In the future, Del Vecchio said although the company is “still experimenting, we believe this is a concept we will have more of.”

The Red Fleece store is a street-level location and Del Vecchio said about half of the stores in the company’s U.S. fleet are on the street, while the other half are in malls. They’re mainly located in all major metropolitan downtowns, with seven in New York City alone.

“The challenge is to balance the rent we pay with the [revenue they achieve],” he said. And despite the struggles with malls around the U.S., he said Brooks Brothers actually has the same number of stores it had a year ago. “One reason is that we’re only in the top malls in the U.S.,” he said, and these mall stores are still performing well.

“We have the benefit of being in many different places and good locations. Some are not profitable at all,” he admitted, “but we’re adjusting the reality to today’s traffic, resizing a lot of the stores and working closely with the landlords. And we’re still opening stores.”

In the meantime, online will continue to gain in importance. “We need to be very good at that and keep investing there,” he said.

E-commerce accounts for 30 percent of the business in the U.S. and nearly 20 percent overseas. He said there’s no goal for how large the business can ultimately be, and “we’ll let the customer decide. It’s a service, not a strategy,” he said. “We’re not trying to push the customer one way or the other. We find that the majority of customers — maybe 80 percent — shop both ways.”

Del Vecchio said retail is “different today” than when he first started. “Five years ago, the majority of people in the store came after they’d seen something online. Now, people come in, learn about the product and shop online. The store and e-commerce are much synergistic today.”

In addition to e-commerce, Del Vecchio believes there’s also a lot of growth possibilities outside the U.S. borders.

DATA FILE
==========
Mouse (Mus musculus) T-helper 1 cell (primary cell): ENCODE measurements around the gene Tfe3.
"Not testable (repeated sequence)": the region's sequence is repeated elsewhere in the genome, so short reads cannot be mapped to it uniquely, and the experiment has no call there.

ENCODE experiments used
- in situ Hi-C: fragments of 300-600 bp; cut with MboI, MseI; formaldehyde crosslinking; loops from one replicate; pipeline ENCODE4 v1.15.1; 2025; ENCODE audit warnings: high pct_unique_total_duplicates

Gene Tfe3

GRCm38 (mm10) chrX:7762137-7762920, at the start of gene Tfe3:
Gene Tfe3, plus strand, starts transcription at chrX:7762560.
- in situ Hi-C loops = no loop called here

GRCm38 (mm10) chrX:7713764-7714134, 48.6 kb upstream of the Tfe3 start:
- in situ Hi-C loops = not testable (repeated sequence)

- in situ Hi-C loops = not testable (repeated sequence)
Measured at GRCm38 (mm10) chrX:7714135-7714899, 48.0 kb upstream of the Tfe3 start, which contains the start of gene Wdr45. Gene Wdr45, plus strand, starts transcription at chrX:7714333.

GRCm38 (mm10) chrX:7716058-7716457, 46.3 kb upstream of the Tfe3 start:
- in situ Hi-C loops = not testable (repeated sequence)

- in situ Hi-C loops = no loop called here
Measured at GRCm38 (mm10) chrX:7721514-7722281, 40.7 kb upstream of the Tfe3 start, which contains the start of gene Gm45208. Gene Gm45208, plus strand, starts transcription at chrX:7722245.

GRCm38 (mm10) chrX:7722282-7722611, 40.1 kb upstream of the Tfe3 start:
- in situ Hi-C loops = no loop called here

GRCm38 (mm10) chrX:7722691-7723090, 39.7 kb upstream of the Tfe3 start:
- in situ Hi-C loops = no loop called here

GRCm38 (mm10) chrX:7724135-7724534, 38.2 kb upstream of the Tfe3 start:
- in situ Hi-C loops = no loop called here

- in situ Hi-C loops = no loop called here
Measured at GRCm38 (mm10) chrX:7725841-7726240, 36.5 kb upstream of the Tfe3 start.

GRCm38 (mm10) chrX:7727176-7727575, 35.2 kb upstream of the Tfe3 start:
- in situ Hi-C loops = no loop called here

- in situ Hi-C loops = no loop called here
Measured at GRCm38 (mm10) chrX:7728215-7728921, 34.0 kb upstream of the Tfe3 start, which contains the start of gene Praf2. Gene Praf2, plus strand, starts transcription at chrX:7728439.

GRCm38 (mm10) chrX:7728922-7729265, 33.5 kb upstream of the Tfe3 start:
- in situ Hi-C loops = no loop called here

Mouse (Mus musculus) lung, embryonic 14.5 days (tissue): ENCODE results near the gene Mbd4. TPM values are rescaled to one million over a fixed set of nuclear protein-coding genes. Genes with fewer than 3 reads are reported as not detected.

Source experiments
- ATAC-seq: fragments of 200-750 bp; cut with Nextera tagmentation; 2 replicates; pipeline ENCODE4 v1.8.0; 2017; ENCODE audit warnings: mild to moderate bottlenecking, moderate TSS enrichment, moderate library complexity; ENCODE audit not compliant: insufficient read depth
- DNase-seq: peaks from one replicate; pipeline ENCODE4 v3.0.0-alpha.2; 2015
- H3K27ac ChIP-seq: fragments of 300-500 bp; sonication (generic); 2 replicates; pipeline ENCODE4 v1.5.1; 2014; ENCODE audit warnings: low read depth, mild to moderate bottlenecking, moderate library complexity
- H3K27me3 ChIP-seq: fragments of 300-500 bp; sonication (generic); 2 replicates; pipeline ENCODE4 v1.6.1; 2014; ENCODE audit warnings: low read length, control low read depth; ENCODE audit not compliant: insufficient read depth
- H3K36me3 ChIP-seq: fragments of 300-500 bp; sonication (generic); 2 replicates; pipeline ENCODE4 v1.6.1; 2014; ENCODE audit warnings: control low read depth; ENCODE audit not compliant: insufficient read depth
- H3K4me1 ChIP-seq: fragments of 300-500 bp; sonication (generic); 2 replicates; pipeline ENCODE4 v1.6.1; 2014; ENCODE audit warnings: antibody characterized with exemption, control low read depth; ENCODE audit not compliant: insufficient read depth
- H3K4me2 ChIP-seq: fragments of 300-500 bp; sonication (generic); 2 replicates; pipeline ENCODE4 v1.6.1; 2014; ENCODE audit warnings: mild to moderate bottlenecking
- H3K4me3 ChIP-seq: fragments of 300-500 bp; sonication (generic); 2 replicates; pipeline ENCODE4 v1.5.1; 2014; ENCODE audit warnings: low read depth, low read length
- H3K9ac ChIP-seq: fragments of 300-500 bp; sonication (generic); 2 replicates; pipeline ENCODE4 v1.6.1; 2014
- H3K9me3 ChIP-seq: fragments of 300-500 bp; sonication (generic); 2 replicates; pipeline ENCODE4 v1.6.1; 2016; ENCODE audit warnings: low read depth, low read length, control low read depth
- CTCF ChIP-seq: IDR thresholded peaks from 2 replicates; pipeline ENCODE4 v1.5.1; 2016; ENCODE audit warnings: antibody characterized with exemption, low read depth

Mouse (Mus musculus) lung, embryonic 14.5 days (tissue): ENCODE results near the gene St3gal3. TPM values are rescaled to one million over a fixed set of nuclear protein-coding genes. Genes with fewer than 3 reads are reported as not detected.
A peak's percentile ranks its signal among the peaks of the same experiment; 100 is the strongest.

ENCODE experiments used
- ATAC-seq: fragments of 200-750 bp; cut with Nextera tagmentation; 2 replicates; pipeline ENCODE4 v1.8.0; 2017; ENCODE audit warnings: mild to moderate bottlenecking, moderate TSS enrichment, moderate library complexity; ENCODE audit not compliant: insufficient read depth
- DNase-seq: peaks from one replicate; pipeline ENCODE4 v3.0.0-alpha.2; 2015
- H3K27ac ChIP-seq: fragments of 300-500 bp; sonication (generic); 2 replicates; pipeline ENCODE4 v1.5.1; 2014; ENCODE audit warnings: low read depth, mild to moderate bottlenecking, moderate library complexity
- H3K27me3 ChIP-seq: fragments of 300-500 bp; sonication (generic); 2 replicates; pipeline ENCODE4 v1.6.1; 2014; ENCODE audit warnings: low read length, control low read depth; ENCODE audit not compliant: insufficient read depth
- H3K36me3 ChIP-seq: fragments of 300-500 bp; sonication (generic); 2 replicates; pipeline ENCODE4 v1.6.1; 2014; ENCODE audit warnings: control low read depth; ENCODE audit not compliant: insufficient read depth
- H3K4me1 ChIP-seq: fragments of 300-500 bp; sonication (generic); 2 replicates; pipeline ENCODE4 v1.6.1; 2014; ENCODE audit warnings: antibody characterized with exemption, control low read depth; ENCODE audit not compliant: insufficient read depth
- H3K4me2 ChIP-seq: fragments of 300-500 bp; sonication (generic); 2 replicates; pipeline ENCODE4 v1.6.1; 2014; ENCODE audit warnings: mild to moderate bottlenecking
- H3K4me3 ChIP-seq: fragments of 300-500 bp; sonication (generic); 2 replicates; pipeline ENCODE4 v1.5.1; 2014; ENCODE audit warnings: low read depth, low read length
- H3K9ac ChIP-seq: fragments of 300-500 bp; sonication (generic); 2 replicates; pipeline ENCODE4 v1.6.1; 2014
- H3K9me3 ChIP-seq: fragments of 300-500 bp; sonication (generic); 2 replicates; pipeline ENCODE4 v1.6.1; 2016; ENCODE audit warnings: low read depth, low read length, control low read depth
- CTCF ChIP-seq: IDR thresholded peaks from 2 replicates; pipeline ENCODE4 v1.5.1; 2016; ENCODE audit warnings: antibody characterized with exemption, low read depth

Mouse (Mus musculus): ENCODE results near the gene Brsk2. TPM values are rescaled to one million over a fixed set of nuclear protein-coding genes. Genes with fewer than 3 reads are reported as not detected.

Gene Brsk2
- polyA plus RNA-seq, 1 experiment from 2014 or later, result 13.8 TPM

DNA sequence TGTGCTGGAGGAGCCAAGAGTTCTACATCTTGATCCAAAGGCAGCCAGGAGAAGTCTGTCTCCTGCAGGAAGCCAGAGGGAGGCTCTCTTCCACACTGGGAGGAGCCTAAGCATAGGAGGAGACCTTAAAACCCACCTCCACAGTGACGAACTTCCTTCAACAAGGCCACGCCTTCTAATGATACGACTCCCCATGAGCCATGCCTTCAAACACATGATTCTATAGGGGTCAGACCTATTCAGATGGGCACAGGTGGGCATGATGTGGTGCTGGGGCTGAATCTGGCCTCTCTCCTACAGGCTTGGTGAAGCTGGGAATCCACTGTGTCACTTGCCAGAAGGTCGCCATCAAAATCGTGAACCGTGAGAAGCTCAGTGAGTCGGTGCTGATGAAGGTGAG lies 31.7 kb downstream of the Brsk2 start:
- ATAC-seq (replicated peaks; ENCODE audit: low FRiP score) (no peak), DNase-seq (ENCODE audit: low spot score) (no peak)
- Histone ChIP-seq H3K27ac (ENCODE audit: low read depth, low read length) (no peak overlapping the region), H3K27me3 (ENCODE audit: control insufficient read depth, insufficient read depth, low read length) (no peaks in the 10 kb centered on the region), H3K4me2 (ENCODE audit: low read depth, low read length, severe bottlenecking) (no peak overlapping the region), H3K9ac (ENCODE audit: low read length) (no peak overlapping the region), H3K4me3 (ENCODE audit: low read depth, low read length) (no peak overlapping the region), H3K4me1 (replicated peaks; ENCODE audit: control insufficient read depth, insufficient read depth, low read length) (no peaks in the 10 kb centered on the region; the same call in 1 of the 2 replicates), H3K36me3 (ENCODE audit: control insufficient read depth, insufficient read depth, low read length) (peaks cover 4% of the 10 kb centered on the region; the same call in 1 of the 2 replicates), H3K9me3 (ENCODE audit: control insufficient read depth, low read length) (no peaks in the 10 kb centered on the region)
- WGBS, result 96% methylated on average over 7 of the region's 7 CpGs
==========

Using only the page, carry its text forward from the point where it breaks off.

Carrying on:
“International today is 35 percent of our business and we would like to see it closer to 50 percent,” he said. “We don’t think it will take many years.”

Women’s wear is also viewed as a major growth driver. It currently accounts for around 20 percent of overall sales and four years ago, Del Vecchio hired designer Zac Posen as creative director for its mainline women’s collection and accessories. His first collection hit stores for spring 2016.

Del Vecchio said that right after Posen started, there was “a little dip” in sales, “but that was planned.” He said there had been an “inconsistency between Mrs. Brooks and Mr. Brooks” in terms of product design, and “we weren’t top of mind” for most women.

So much like with his move with Thom Browne, Del Vecchio reached outside of the company’s ranks to snag Posen. “It’s small enough of a business to take risks and wait for the right customer to come in,” he said. Ordinarily with a significant design shift, “you lose a lot of the old customers,” he said, “but after the first couple of seasons, we saw that we were selling more to people who were our customers before as well as to new customers. In fact, women’s for the last year has been our must successful category.”

Despite the success, Posen’s name doesn’t appear anywhere on the label. Neither did Browne’s.

“Zac is the designer of our women’s collection and it’s been a great relationship, but in 200 years, we’ve never put anyone’s name on our collection and we’re not about to change that,” he said.

All told over the past 17 years, Del Vecchio has done a fine job maintaining the Brooks Brothers identity and setting up the company for future success. But he remains modest about his role. He has no plans to retire anytime soon but when that does eventually happen, he’ll need to decide who will be handed the reins.

Although his son Matteo is ceo of Deconic, the company’s jewelry business that includes Alexis Bittar and Carolee, his appointment isn’t a slam dunk.

“My father is 83 and still working. I’m still young and having a lot of fun,” Del Vecchio said. “Eventually, someone else will run it, but if I feel it’s my son, a lot has to happen. He has to want to do it, he has to have the qualities that it takes to run the business and we still have to be here as a family.

“The Del Vecchios are not the reason for Brooks Brothers to exist,” he continued. “My job is to do the best I can. I’m just one chapter in the book. When I bought the company, I wanted to make it strong enough to celebrate its 200th anniversary and we did that. Everything else, we have to earn. This is all about Brooks Brothers, it’s an institution.”